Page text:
Sunday, July 31, 2011

- Bringing home the bacon

Island Home

I walk through shadows,
the morning sun tangled
in orchard-high branches
of live oak and Ashe juniper,
belying the heat yet to come

Deer fly before me,
hooves clattering
across the roadway
then thudding into shadows
as birds trace scalloped arcs
from tree to wire

I imagine an outer bank,
a sheltered beach
flung into the sky,
water streaming
down flanks of stone,
the sun baking silt and shell
a million years and more

This then is home,
where driftwood lies
in dry-creek beds scoured clean
by gulf-born torrents,
lithic remnants
of the forsaken shore,
a thousand feet closer to heaven

There is a sense of place and belonging here in the Texas hill country that surprises me, as much as I love the beach. Likewise, it is passing strange that there isn’t a time when I go for a walk that I don’t think of Shelter Island, even though we now live 1000’ above sea level. I’m endlessly fascinated by the grasses, wildflowers, trees, shrubs, rocks, and critters along the roads and nature paths that thread through our neighborhood. And as the sun presses down, I could close my eyes and be once again on the Outer Banks.

Soon after we arrived (hard to believe it’s been two years), I discovered author Susan Wittig Albert. Reading her lyrical memoir Together, Alone marked the beginning of my education about the naming of things in this place we now call home. So last night, as we worked up an appetite by walking our dinner guests around the property, I proudly pointed out lace cactus and rock beds, cleared meadows and DIY bird baths, while rattling off a lengthy list of the critters that share the land with us.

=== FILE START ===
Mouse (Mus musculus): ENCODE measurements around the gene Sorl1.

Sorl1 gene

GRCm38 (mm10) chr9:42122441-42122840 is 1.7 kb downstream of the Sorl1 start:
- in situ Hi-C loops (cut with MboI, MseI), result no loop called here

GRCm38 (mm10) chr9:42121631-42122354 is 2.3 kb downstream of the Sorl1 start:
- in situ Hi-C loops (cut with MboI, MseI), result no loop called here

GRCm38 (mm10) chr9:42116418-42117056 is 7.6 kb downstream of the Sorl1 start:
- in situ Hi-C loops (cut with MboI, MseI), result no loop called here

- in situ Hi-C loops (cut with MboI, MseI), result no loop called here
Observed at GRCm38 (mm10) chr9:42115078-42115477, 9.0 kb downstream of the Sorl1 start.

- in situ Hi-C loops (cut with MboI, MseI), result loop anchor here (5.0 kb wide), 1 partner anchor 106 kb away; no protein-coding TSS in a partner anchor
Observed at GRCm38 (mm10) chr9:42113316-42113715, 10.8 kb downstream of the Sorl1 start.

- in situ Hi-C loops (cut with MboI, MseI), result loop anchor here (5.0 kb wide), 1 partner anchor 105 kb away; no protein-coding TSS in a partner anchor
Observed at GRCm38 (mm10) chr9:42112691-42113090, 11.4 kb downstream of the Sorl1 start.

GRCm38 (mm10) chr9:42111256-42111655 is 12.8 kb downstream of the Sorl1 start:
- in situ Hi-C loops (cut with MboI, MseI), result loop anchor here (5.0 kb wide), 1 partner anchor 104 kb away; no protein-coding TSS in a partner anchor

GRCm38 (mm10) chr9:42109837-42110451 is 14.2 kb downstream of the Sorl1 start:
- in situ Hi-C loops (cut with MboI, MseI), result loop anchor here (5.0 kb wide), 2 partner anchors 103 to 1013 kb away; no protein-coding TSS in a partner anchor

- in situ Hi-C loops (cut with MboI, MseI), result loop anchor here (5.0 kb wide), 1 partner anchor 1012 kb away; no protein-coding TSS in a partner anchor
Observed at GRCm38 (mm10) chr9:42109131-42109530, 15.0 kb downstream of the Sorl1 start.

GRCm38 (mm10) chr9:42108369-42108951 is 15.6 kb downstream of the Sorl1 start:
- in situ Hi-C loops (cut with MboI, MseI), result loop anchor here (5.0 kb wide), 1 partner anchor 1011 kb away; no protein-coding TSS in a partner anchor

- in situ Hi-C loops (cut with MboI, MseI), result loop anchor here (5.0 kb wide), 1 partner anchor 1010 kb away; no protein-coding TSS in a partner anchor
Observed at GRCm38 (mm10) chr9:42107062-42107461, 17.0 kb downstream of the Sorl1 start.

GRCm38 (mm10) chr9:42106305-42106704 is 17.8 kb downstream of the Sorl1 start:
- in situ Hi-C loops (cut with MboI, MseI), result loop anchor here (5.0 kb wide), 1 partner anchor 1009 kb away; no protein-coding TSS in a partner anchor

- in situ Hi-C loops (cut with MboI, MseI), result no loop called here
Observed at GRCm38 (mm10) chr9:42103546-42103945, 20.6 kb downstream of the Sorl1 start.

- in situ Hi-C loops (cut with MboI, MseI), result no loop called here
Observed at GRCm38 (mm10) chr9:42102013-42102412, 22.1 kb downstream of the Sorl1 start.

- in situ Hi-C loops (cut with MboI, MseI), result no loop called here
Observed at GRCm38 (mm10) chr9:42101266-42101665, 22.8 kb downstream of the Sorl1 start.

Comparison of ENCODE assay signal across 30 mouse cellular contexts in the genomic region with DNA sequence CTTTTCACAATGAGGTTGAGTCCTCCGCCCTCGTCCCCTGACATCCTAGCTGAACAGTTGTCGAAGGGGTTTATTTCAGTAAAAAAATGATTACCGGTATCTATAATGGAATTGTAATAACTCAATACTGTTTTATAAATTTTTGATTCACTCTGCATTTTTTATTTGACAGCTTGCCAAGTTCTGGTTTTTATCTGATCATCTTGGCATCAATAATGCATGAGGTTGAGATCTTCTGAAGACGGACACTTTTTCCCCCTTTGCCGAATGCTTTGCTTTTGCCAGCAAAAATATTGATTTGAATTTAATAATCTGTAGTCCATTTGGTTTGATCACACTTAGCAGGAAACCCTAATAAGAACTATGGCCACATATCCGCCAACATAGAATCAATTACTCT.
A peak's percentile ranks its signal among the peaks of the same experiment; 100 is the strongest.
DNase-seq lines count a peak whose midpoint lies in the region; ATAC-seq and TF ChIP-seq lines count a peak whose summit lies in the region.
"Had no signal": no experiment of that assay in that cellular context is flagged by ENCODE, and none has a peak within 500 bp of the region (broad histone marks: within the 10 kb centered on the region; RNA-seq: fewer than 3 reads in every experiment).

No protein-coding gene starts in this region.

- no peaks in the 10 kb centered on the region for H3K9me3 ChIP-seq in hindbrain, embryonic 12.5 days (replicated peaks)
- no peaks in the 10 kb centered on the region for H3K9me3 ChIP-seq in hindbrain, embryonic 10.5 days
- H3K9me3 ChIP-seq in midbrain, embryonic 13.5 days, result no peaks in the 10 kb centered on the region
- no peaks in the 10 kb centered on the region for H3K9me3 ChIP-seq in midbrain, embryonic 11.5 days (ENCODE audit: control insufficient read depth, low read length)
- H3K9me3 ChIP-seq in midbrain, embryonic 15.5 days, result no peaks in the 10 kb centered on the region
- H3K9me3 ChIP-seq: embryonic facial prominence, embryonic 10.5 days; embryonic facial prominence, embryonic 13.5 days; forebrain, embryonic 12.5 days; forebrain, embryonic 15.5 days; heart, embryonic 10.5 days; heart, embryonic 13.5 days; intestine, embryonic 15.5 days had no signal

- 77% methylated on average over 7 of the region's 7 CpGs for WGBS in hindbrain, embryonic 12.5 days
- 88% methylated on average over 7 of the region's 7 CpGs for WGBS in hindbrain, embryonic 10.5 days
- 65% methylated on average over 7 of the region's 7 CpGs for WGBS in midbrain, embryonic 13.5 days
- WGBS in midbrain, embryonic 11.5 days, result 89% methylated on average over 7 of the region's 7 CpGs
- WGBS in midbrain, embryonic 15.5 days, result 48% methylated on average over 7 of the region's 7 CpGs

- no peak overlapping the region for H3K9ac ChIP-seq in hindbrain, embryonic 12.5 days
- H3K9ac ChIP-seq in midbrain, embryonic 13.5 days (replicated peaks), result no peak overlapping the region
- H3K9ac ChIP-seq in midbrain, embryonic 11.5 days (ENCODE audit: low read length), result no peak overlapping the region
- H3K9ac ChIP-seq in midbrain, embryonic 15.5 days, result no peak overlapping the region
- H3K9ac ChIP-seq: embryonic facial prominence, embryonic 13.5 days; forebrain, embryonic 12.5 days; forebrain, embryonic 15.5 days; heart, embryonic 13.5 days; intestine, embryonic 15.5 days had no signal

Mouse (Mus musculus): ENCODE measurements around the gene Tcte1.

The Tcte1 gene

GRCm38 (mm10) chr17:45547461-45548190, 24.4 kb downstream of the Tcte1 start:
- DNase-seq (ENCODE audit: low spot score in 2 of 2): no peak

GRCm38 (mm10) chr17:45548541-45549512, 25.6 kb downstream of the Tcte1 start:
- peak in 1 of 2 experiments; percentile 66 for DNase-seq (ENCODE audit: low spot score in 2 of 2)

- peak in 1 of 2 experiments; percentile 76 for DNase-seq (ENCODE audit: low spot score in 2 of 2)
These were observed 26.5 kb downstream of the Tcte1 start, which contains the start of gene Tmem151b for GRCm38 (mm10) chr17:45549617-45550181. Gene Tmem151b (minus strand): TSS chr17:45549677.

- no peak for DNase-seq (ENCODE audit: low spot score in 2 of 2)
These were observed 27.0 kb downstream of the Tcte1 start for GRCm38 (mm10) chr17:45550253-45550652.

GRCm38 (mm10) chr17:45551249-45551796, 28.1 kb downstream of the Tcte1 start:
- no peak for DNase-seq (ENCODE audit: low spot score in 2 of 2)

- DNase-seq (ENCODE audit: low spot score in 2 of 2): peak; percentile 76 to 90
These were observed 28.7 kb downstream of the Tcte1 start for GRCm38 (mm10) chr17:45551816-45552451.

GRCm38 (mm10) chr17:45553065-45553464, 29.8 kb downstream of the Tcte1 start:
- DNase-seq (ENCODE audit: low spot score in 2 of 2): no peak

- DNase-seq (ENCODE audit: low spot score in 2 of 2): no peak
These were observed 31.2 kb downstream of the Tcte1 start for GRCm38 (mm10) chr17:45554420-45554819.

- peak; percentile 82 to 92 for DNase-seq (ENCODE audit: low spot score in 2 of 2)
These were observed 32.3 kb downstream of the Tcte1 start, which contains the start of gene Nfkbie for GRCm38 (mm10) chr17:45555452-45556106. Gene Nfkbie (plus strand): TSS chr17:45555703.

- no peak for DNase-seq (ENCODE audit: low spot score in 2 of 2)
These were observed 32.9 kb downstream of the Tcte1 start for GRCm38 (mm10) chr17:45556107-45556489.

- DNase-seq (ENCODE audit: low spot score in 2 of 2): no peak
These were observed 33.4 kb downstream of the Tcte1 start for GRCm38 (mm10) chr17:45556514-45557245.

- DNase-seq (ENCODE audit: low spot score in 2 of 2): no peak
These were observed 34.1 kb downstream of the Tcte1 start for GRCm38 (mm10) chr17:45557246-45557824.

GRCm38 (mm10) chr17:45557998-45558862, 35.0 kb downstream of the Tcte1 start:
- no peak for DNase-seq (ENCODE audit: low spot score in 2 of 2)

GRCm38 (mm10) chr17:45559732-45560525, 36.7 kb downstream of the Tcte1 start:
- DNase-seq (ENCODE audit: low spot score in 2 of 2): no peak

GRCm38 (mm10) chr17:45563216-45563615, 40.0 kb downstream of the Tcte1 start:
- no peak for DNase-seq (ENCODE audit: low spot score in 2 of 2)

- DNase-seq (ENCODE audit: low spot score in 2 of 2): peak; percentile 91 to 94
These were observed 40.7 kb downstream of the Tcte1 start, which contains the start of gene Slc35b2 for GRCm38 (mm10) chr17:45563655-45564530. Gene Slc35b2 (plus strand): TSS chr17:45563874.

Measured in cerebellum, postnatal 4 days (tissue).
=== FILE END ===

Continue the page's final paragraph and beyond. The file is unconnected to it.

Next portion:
Dinner included an old stand-by ("Williamsburg Trellis Style" in the Salad Days post) with a new twist: our own bacon, inspired by a recent meal of pork belly and duck at Meg and Paul’s. Of course, I didn’t exactly follow a recipe, but I have one now.

Bacon My Way

1 pound fresh pork belly
1 fresh turkey breast (hey, if you’re going to fire up a smoker, you might as well make it worthwhile)
¼ cup brown sugar
½ cup kosher salt
4 cups water
12 cups cold water and ice

Heat 4 cups of water in a 6-quart pot and stir in brown sugar and salt until dissolved. Add ice and cold water until you have one gallon of cool brine.

Place the pork belly into a plastic container (cut the pork belly to fit, if necessary) and cover with brine. Place a 2-gallon plastic bag in a large stock pot, add the turkey breast, and cover with the remaining brine. Put lids on both containers and refrigerate overnight. 

One hour before smoking, remove the meats from the brine, dry with paper towels, and place under a fan to dry before smoking. Smoke the pork belly for one hour. Continue to smoke the turkey breast until it reaches an internal temperature of 165 (another hour or two, depending on your smoker and the outdoor temperature). After the meats cool a bit, wrap them securely in plastic wrap and then aluminum foil. Even so, prepare to have your refrigerator smell like a smoke house for as long as it takes to eat the results of your labors. 

What? You say you don’t have a smoker? Well, you should … the cost is reasonable and the results are well worth the investment. Go for it!

BTW, pan frying the brined and smoked pork belly bacon was disappointing.  But slicing it into thin strips and microwaving it on paper towels reduced it to perfect crisps of goodness that were well-worth the effort.

No comments: